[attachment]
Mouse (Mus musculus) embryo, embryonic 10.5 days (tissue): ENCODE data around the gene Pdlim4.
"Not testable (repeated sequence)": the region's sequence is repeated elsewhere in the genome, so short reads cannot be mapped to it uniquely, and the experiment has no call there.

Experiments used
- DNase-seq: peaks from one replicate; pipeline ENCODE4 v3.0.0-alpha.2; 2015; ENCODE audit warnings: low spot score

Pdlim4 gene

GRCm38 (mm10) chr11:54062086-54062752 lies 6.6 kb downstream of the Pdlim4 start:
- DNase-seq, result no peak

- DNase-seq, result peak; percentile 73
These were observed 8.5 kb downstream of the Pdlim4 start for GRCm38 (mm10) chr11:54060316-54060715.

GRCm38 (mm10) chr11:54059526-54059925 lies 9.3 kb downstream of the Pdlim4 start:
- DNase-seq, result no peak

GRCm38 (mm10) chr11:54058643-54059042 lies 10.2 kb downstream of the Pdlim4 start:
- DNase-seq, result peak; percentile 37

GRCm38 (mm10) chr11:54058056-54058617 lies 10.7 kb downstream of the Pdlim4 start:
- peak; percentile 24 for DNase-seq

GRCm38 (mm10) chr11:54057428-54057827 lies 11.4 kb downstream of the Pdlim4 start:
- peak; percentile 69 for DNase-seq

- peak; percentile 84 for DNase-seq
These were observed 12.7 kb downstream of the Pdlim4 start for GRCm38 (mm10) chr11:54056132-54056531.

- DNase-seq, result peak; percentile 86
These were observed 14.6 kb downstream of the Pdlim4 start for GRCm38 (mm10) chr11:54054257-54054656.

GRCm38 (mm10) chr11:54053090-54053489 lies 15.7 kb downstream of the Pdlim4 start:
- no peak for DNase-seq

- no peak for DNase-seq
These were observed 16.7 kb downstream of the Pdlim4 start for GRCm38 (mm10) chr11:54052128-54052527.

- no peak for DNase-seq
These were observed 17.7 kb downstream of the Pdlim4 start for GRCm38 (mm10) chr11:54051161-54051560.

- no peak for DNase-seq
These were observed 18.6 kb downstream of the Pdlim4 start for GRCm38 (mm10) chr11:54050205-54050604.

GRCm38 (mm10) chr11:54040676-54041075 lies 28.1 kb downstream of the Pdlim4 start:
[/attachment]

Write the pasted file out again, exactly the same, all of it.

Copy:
Mouse (Mus musculus) embryo, embryonic 10.5 days (tissue): ENCODE data around the gene Pdlim4.
"Not testable (repeated sequence)": the region's sequence is repeated elsewhere in the genome, so short reads cannot be mapped to it uniquely, and the experiment has no call there.

Experiments used
- DNase-seq: peaks from one replicate; pipeline ENCODE4 v3.0.0-alpha.2; 2015; ENCODE audit warnings: low spot score

Pdlim4 gene

GRCm38 (mm10) chr11:54062086-54062752 lies 6.6 kb downstream of the Pdlim4 start:
- DNase-seq, result no peak

- DNase-seq, result peak; percentile 73
These were observed 8.5 kb downstream of the Pdlim4 start for GRCm38 (mm10) chr11:54060316-54060715.

GRCm38 (mm10) chr11:54059526-54059925 lies 9.3 kb downstream of the Pdlim4 start:
- DNase-seq, result no peak

GRCm38 (mm10) chr11:54058643-54059042 lies 10.2 kb downstream of the Pdlim4 start:
- DNase-seq, result peak; percentile 37

GRCm38 (mm10) chr11:54058056-54058617 lies 10.7 kb downstream of the Pdlim4 start:
- peak; percentile 24 for DNase-seq

GRCm38 (mm10) chr11:54057428-54057827 lies 11.4 kb downstream of the Pdlim4 start:
- peak; percentile 69 for DNase-seq

- peak; percentile 84 for DNase-seq
These were observed 12.7 kb downstream of the Pdlim4 start for GRCm38 (mm10) chr11:54056132-54056531.

- DNase-seq, result peak; percentile 86
These were observed 14.6 kb downstream of the Pdlim4 start for GRCm38 (mm10) chr11:54054257-54054656.

GRCm38 (mm10) chr11:54053090-54053489 lies 15.7 kb downstream of the Pdlim4 start:
- no peak for DNase-seq

- no peak for DNase-seq
These were observed 16.7 kb downstream of the Pdlim4 start for GRCm38 (mm10) chr11:54052128-54052527.

- no peak for DNase-seq
These were observed 17.7 kb downstream of the Pdlim4 start for GRCm38 (mm10) chr11:54051161-54051560.

- no peak for DNase-seq
These were observed 18.6 kb downstream of the Pdlim4 start for GRCm38 (mm10) chr11:54050205-54050604.

GRCm38 (mm10) chr11:54040676-54041075 lies 28.1 kb downstream of the Pdlim4 start: